Take Ritz Carlton, for example. Using their Customer Loyalty Anticipation Satisfaction System (CLASS), Ritz Carlton staff can record customer preferences and make them accessible across all Ritz hotels. So, let’s say a customer staying at a Ritz Carlton in Dallas mentions that they enjoy a particular chardonnay. Hotel staff can make a note of that in CLASS, and when that customer later checks in to a Ritz Carlton in Berlin, the staff there could have a free bottle of the chardonnay waiting in the room.
A word of caution, though. Sometimes personalization can come off as creepy. Here are a few steps to get started with delightful personalization (minus the creep factor).
- Find out what your customers want. Listen when they leave feedback, have regular conversations with them, and ask them what they care about.
- Address their needs and wants directly. If you’re going to personalize something, ensure that it is actually geared towards them, rather than a generalization.
- Change your approach over time. Your customers are going to evolve, and so should you.
- Automate as much as you can. Not everyone can be the Ritz offering free bottles of wine. Create automated email campaigns to help you scale the work.
- Match personalized emails with other personalization. Try personalizing your landing pages, recommendation pages, and anything that is directly customer-facing.
- Provide gifts that are meaningful for your customers. Put down the generic company-branded socks, unless your customer demographics deeply care about keeping their feet warm.
Provide quick support where they need it
On average, 98% of Americans switch between multiple devices over the course of a day. Because of that, we expect our responses from companies to be equally fast and flexible. Customer delight relies on fast, easy support.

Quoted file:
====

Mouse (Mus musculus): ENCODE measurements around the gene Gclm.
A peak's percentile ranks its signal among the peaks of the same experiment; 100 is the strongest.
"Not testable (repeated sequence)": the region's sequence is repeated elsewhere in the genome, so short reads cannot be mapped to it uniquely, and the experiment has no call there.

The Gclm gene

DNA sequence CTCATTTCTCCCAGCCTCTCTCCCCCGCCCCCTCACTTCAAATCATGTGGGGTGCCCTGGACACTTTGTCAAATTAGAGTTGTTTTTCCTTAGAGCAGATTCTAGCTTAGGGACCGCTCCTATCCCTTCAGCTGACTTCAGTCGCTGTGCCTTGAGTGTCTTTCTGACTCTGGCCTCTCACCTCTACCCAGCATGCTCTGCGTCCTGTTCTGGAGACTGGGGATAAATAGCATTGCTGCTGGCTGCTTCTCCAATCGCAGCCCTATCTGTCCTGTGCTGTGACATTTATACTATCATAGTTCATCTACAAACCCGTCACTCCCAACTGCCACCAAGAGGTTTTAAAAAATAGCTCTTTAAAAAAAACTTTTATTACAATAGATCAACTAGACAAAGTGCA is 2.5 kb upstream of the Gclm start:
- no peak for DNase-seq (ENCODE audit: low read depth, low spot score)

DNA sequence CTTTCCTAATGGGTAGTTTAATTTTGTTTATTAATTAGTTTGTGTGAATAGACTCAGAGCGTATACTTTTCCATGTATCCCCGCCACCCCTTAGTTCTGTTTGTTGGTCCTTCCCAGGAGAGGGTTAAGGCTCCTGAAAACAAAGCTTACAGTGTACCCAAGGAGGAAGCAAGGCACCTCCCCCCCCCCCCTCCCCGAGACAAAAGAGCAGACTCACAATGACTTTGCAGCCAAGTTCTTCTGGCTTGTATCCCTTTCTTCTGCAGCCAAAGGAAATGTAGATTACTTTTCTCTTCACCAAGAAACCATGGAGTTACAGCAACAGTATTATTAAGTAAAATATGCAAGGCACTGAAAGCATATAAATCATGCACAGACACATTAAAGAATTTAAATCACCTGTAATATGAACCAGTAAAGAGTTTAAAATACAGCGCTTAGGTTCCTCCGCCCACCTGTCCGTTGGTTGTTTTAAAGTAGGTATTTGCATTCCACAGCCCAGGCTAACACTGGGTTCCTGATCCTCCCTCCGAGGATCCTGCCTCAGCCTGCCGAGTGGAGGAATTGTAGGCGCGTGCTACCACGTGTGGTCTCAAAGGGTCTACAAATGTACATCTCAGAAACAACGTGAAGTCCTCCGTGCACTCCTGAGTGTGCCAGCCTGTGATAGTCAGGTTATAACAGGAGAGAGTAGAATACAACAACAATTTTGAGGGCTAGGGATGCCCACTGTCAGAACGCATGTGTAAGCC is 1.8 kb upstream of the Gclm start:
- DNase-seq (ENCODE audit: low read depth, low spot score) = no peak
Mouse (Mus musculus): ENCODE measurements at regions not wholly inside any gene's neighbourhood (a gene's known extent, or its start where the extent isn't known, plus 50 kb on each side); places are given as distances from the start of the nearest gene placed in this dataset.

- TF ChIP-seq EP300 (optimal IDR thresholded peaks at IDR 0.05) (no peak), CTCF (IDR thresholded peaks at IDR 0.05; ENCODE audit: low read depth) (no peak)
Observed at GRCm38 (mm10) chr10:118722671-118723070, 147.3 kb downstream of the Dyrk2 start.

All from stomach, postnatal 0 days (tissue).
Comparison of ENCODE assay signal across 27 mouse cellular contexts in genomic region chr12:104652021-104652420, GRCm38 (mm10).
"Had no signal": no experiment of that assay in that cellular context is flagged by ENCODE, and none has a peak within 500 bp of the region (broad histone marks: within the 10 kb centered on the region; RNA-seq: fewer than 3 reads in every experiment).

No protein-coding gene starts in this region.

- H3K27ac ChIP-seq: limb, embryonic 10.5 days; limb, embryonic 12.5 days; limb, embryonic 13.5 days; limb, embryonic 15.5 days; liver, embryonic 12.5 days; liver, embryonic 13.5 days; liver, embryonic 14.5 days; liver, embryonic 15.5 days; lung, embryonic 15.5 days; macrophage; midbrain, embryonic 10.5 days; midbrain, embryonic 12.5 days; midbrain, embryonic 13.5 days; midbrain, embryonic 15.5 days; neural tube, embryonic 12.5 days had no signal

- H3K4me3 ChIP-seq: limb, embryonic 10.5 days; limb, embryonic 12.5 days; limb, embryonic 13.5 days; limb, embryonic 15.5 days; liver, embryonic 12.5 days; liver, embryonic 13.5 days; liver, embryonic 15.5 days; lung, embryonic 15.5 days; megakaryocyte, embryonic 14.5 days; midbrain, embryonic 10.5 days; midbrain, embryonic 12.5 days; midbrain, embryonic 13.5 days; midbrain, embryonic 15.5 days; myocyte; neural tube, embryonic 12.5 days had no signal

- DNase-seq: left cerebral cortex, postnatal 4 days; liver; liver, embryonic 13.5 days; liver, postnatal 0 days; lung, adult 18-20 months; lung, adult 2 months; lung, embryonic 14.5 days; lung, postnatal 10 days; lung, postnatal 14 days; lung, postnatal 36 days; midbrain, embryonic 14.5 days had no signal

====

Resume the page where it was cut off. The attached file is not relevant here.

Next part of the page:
Of all of the channels that companies use to interface with customers, 79% of customers say they prefer live chat. It’s easier to get a quick response, requires less effort than a phone call, and is typically located within the same tab the customer’s working in.
Other quick support options include:
- Self-service guides
- Video chat
- Phone support
- Social media support
Your customers are already spending time in these places. You can delight them by making it so they don't need to navigate anywhere else to get the help they need.
Empower your team
Empower your team members to do what they do best: delight the customer. Your customer-facing teams have more knowledge of your customers' wants and needs than anyone else at your company.
Ritz Carlton, again, does this well. They provide their employees with the option to spend up to $2,000 per day to delight their guests. Employes are trusted to make decisions in the moment to resolve a guest’s issue or “make an experience beautiful and memorable.”
If you can’t afford a swanky customer delight initiative like the Ritz, don’t worry. Here are a few other ways to empower your team to delight customers:
- Listen to their insights. Your team can predict better than anyone how customers will feel about changes to your product or services. So before you make any changes, consult with your customer-facing teams. You’ll show your team that you value their perspective, and you’ll future-proof your product against potential problems with customers.